Labor pact set for vote

Mailed ballots going to work forces at Bethlehem, U.S. Steel

Steel industry

July 09, 1999|By William Patalon III | William Patalon III,SUN STAFF

Steel workers at Bethlehem Steel Corp. and USX Corp.'s U.S. Steel Group will begin voting within several days on new five-year labor contracts that would grant wage increases and boost pension payouts.

Paper ballots should be mailed in the next day or so, according to the United Steelworkers of America union.

Once they receive their ballots, union members will have 21 days to vote on the tentative contracts. The goal is to ratify the pacts before they expire at midnight July 31.

The agreements -- which differ only in minor details -- include annual pay raises and significant increases in pension benefits, though officials with both companies and the union have declined to comment.

Bethlehem Steel would say only that "both sides have negotiated very responsibly and have reached a contract that we believe is fair and competitive and that is in the best interests of our employees, customers, stockholders and Bethlehem."

The Bethlehem contract would cover 10,000 of the company's hourly workers, including about 3,800 at its Sparrows Point Division. A similar agreement with U.S. Steel would cover about 15,000 of the company's workers in four states, the Pittsburgh-based company said.

Union and company officials have agreed to keep details of the agreements private until the membership has voted.

Published reports say workers will get wage increases of $2 an hour over the contract's life, with hourly wage increases of 50 cents on Feb. 1 and Aug. 1, 2000, Aug. 1, 2001, and on a fourth date to be determined.

Sources said the pact would offer substantial increases in pension benefits.

For instance, one report said U.S. Steel union workers with 30 years of experience would get minimum monthly payments of $1,687.50 by August 2002, more than double the $817.50 they get now, according to the trade journal American Metal Market. Workers with Bethlehem also would receive sizable increases, the sources said.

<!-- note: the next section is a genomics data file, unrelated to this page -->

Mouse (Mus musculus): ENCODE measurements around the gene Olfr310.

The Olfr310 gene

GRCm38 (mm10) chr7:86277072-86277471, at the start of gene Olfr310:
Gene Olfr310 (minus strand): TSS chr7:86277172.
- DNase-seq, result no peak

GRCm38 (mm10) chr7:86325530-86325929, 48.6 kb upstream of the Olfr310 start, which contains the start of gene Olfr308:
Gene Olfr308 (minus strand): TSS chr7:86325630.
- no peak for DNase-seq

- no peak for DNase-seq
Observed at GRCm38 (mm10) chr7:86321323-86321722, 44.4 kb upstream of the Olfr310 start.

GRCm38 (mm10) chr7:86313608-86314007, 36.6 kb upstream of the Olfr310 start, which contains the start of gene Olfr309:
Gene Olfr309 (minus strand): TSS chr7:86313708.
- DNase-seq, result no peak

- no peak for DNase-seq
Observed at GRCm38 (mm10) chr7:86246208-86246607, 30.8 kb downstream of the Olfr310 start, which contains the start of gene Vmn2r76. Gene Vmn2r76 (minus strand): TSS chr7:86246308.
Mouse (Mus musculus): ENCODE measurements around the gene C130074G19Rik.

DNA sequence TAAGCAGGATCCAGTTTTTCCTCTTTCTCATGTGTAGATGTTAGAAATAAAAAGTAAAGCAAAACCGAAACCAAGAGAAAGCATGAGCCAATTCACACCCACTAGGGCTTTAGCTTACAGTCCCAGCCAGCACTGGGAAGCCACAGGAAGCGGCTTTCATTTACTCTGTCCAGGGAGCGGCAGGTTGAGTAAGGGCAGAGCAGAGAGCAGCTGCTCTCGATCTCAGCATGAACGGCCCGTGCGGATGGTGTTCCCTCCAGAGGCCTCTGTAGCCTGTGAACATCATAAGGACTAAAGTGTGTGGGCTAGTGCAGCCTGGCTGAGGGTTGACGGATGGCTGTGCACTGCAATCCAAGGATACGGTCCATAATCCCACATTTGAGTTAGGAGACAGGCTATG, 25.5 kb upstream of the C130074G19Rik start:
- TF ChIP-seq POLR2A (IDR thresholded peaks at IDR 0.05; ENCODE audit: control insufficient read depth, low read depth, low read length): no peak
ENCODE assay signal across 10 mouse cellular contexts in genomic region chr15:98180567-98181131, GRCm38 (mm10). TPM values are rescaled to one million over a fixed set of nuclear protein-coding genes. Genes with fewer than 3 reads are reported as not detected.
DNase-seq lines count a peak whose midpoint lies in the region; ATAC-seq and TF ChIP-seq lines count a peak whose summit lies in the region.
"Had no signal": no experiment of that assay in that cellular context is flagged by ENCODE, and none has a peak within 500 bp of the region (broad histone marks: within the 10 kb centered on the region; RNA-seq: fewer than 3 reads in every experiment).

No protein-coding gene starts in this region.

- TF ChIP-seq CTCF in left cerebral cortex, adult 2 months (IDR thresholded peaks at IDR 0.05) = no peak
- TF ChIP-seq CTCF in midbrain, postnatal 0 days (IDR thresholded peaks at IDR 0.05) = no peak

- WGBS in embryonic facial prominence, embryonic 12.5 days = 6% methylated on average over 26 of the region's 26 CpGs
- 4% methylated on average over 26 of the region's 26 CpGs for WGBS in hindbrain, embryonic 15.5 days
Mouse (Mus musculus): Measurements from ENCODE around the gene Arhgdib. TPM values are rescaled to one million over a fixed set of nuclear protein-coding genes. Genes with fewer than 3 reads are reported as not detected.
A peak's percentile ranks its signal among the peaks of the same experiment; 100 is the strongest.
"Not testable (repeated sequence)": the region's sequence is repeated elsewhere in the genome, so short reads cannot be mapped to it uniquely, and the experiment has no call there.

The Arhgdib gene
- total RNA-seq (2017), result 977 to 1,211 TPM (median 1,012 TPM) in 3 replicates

The union, in a strategy known as "pattern bargaining," intends to use the Bethelehm-U.S. Steel agreements as models in their coming talks with other U.S. steel companies, including National Steel Corp., LTV Corp. and Ipsat Inland Inc.

The companies, by getting the pacts approved now, would be able to avoid potentially ruinous work stoppages or strikes. That's critical at a time when the U.S. steel industry needs to show unity in a battle against what it claims is a damaging flood of "dumped" foreign steel, a practice that violates U.S. trade laws.

For Bethlehem, the stakes are perhaps higher. The company is attempting to rejuvenate its Sparrows Point unit here with investments by it and partners that will exceed $600 million over the next several years.

Its only blast furnace is undergoing an overhaul expected to keep it out of operation until Aug. 1. The 54 1/2-day, $100 million project, which Sparrows Point has been planning for by stockpiling raw steel slabs for about a year, dovetails with the construction of a $300 million cold-rolling mill that is expected to start operating next year.

Wire services contributed to this article.

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